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When Moxsie introduces a new brand, Kung targets a small number of fashion bloggers who retweet her comments. To test the reach of the strategy, Kung tracked one URL (a brand page on Moxsie) and discovered it could have been viewed by 25,000 people (if they were checking Twitter at the time). It received 2,000 click-throughs — at no charge to Moxsie.
“You can’t just put up a billboard and expect there to be a reaction,” said Farhner. “The interaction is directed by the community. You can’t disrupt the flow — you have to contribute to the interaction, rather than telling people to do things, or they reject you.”
About 30 percent of Moxsie’s traffic is direct, meaning someone types in its URL. Kung said they suspect much of that comes from social media such as blogs, but it can’t be traced. About 40 percent is search the company pays for, and organic search is 10 percent. E-mail is 15 percent.
The company updates its Facebook feed three to four times a week and is popular on Polyvore. Moxsie reshot its clothes without models so the images would be easy to use on the site.
“Polyvore stands out as being the most successful for us,” said Farhner. “Our stuff has been picked up thousands of times,” and people do actually click through and buy, he said.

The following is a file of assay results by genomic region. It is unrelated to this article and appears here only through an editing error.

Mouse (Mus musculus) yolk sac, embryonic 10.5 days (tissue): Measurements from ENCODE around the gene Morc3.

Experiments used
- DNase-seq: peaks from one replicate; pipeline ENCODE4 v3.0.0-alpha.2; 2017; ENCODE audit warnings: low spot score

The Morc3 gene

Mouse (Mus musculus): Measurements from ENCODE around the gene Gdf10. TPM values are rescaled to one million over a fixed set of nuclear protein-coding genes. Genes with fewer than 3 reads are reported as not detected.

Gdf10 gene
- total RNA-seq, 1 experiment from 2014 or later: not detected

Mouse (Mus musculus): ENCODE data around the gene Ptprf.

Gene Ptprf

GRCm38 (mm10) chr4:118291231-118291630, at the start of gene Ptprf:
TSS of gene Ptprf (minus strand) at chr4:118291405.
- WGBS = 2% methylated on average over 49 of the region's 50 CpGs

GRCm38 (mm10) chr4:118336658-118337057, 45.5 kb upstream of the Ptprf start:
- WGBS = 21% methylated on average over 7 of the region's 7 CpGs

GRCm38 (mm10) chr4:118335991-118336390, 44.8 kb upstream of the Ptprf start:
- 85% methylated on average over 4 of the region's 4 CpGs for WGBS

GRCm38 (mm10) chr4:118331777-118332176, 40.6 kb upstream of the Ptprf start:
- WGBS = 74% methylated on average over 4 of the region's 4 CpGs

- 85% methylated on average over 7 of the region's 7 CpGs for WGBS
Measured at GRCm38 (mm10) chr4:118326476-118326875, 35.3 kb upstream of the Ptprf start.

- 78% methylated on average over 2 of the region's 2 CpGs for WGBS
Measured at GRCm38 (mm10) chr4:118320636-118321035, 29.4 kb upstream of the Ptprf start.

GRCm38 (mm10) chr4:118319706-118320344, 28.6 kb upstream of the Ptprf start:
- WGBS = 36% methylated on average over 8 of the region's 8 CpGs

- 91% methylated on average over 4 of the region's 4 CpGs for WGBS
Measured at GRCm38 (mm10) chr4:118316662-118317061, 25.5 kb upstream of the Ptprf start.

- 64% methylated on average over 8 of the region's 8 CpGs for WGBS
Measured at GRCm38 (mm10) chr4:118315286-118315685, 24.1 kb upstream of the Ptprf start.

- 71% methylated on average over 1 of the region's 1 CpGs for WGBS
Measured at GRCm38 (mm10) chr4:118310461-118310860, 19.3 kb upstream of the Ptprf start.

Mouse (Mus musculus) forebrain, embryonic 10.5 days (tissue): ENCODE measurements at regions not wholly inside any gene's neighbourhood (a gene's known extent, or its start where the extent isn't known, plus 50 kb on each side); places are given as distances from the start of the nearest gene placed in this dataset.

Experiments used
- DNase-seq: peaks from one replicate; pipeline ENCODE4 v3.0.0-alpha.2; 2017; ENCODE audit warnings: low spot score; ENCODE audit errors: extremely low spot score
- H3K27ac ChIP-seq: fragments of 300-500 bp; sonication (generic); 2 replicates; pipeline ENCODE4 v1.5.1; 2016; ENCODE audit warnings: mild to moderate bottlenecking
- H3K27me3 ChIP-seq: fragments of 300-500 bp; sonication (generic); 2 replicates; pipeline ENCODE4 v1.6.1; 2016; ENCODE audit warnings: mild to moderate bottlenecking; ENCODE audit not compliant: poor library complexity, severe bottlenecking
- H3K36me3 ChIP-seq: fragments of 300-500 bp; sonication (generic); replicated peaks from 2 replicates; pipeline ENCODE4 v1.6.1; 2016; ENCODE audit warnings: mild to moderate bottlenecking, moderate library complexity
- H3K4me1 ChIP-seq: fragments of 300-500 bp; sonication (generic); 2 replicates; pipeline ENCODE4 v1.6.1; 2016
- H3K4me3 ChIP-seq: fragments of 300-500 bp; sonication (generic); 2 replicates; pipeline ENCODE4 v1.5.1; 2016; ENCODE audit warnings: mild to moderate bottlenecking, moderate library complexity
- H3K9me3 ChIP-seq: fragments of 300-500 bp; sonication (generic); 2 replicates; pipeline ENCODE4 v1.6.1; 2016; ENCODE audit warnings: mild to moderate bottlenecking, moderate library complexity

Moxsie has partnered with Chictopia and also has its own blog, as well as widgets that show new arrivals in the sneaker and jewelry shops. The company would consider banner ads on sites with the right demographic, such as Polyvore and Facebook, but they are not as targeted as other methods, said Kung.
Designers also are exploring more unexpected initiatives. Ralph Lauren earlier this month introduced a second iPhone application with social features. Shoppers can customize Rugby clothes with patches, share and vote on designs and order them over the iPhone. Looks can be e-mailed, posted on Facebook or sent to the Rugby gallery, which will appear on the Rugby site, in the iPhone app and also in store windows in San Francisco and New York.
During New York Fashion Week, Norma Kamali and Jillian Lewis unveiled their collections virtually as well as on the runway, with avatars and virtual clothing on Roiworld and Cellufun.
Another Internet start-up, Enveme, is using a virtual world as well as other forms of social media and music to foster community and drive traffic to its online clothing store as well as provide a revenue stream. Its virtual world, EnveZones, is an area in the already established virtual world of VZones, which members can also access. Enveme is charging $11 a month for avatars clad in virtual versions of actual Enveme clothes. Whether the retailer flops and vanishes into obscurity or succeeds on the scale of a Hot Topic or Forever 21, it is, along with Threadless, one of the first fashion retailers whose business model is based on social media.
Whereas virtual worlds have yet to prove profitable for fashion companies, firms have had great success with outfit-building games.